Hard not to love the Vauxhall that strutted its way to the performance car buffet at the turn of the century. With General Motors wallet in its pocket, it signed off the VX220. It went racing with gusto and no little success. In 2004, with the knowing wink of a compulsive gambler holding a marker pen, it imported the Monaro. It could apparently do no wrong. Drunk on the middling success of its niche-based strategy, it began green lighting the sort of ideas that usually fill out the bottom inch of a manufacturer's waste paper bin. In 2005, the Zafira VXR was born. Total machine.
How could it fail? The world was hot for MPVs back then. So inexplicably hot that it makes the current vogue for SUVs seem sage and commonsensical. Why have a sleek D segment contender when you could buy a French interpretation of the heinous American minivan? For reasons impossible to fathom two decades later (or even at the time) the MPV shifted like hot cakes. So why not make one that properly shifted?
Of course Vauxhall had ready access to the necessary ingredients, having just installed a 240hp 2.0-litre turbocharged four-pot in the contemporary Astra VXR. The fact that the much lower, lighter and more capable hatchback had struggled somewhat to cope with the decidedly punchy output was apparently dismissed as a trifling concern; in the engine and six-speed gearbox went, the latter looking no more at home on the centre console than the big bumper remodel did on the Zafira's frumpy body.
The result was undeniably fast. It managed 0-62mph in 7.2 seconds and Vauxhall said it would hit 140mph no problem. It also said the VXR was the quickest MPV you could buy, which was hardly a claim of lofty greatness, but it spoke volumes about who the manufacturer was marketing the car to. 'Daddy Cool' noted Boney M. repeatedly in the TV advert as loony school children flocked to the Zafira like wasps to a Yorkie wrapper. And why not? It was a fast Vauxhall, after all. Like the Monaro.
The problem was that in real life the school children would have needed the constitution of a WRC co-driver to withstand a spirited drive in the countryside. Vauxhall had given the Zafira's chassis a light dusting of stiffer settings, but it was still very much an MPV at heart and therefore about as well suited to fast wheel work as a hot air balloon. 'Bonkers' observed one bemused review at the time. And not in a good way.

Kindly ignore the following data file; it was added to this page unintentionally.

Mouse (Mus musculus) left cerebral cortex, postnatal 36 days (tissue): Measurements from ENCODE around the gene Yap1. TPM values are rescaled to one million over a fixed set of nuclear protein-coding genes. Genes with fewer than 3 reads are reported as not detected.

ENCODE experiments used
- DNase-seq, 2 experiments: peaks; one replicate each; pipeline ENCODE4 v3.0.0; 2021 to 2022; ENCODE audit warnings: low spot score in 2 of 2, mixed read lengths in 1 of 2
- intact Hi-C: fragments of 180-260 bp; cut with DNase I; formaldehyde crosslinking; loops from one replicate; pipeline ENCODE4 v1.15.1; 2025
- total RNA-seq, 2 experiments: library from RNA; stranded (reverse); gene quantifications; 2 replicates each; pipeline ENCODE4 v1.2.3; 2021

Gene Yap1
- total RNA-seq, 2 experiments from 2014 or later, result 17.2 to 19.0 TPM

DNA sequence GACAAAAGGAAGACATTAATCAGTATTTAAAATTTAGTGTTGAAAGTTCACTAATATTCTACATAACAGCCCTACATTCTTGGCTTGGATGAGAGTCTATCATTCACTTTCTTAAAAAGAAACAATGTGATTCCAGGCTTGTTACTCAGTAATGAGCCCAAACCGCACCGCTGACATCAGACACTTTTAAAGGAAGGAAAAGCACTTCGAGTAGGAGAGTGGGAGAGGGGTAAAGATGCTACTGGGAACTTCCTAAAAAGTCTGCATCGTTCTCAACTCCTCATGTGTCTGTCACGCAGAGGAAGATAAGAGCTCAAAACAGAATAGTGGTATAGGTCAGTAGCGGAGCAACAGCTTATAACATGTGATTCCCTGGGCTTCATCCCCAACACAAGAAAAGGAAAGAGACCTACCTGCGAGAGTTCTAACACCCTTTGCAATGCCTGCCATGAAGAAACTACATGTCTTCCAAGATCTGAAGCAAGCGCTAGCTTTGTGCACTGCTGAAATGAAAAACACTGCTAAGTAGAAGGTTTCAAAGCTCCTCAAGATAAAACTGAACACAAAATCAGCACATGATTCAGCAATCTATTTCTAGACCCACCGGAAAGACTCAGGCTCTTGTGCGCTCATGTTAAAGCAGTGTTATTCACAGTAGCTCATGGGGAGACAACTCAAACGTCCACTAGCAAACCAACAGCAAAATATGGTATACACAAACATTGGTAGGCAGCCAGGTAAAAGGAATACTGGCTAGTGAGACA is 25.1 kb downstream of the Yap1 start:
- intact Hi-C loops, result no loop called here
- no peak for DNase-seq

It is probably a testament to Vauxhall's swashbuckling heyday that it sold any examples at all; ditto the fact that a significant proportion of them are alive and well enough to be licensed today. Here's one of them - the only one on PH, in fact - a silver metallic example from 2006 with a full service history and 103k on the clock, available for £4,695. Like all bad sci-fi, the car has likely accrued a cult following in some corner of the internet in the last 15 years, but that's not why we love-hate it. It's the mere fact that the Zafira VXR exists at all - and not as the result of a tuning firm's one-off folly, but because a deeply mainstream manufacturer summoned it into being. The same manufacturer who saved the Lotus Elise and cheerily imported Australian muscle cars. And then built the Meriva VXR. Beat that, Stellantis.
SPECIFICATION | VAUXHALL ZAFIRA VXR
Engine: 1,998cc, four-cyl turbo
Transmission: 6-speed manual, front-wheel drive
Power (hp): 240@5,600rpm
Torque (lb ft): 236@2,400rpm
Recorded mileage: 103,000
First registered: 2006
Price new: £25,290
Yours for: £4,695
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